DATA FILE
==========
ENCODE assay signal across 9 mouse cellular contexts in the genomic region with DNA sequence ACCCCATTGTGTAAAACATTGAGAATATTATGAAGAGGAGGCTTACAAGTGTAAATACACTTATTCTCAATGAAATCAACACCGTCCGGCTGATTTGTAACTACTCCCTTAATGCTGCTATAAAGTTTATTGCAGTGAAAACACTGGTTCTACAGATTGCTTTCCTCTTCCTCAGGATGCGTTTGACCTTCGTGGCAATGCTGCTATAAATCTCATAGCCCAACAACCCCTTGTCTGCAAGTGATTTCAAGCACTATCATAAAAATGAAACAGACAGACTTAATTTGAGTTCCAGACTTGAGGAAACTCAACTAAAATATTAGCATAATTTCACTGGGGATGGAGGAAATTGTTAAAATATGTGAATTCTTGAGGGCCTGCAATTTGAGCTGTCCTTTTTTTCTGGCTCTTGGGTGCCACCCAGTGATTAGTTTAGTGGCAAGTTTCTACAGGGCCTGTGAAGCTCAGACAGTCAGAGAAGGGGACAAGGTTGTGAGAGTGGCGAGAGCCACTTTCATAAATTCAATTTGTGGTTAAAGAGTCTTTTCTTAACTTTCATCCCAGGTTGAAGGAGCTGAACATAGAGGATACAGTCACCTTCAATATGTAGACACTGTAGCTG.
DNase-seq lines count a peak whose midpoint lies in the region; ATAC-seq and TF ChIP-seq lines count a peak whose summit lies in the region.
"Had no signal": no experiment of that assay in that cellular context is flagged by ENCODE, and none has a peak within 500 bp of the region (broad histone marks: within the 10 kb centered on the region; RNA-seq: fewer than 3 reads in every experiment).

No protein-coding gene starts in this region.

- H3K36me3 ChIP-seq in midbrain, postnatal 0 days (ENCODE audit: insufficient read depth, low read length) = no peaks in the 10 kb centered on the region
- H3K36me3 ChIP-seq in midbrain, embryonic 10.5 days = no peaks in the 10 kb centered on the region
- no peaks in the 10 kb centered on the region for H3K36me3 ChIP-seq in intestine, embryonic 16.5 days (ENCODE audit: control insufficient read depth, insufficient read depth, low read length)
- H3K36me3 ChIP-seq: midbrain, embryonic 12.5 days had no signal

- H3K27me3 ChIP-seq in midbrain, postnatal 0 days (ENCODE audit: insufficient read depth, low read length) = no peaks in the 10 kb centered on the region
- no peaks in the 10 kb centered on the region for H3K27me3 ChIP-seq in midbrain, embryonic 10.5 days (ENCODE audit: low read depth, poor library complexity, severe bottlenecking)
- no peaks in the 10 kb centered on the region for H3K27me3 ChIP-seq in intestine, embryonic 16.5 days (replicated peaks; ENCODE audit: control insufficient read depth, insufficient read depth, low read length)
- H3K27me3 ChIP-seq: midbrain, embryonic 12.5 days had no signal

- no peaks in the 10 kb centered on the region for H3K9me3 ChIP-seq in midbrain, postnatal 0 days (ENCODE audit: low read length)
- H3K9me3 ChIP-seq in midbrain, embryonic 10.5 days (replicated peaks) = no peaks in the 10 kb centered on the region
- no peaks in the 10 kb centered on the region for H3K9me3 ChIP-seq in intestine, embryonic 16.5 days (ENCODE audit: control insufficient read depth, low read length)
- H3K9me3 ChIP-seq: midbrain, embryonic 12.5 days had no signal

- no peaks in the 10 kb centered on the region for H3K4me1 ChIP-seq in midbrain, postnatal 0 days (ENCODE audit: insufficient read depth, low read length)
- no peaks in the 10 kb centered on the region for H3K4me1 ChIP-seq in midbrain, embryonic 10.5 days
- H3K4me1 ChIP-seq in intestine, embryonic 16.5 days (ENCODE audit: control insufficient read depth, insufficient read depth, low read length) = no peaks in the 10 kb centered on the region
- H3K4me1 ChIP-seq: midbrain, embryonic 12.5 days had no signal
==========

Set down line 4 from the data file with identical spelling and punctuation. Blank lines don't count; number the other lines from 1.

No protein-coding gene starts in this region.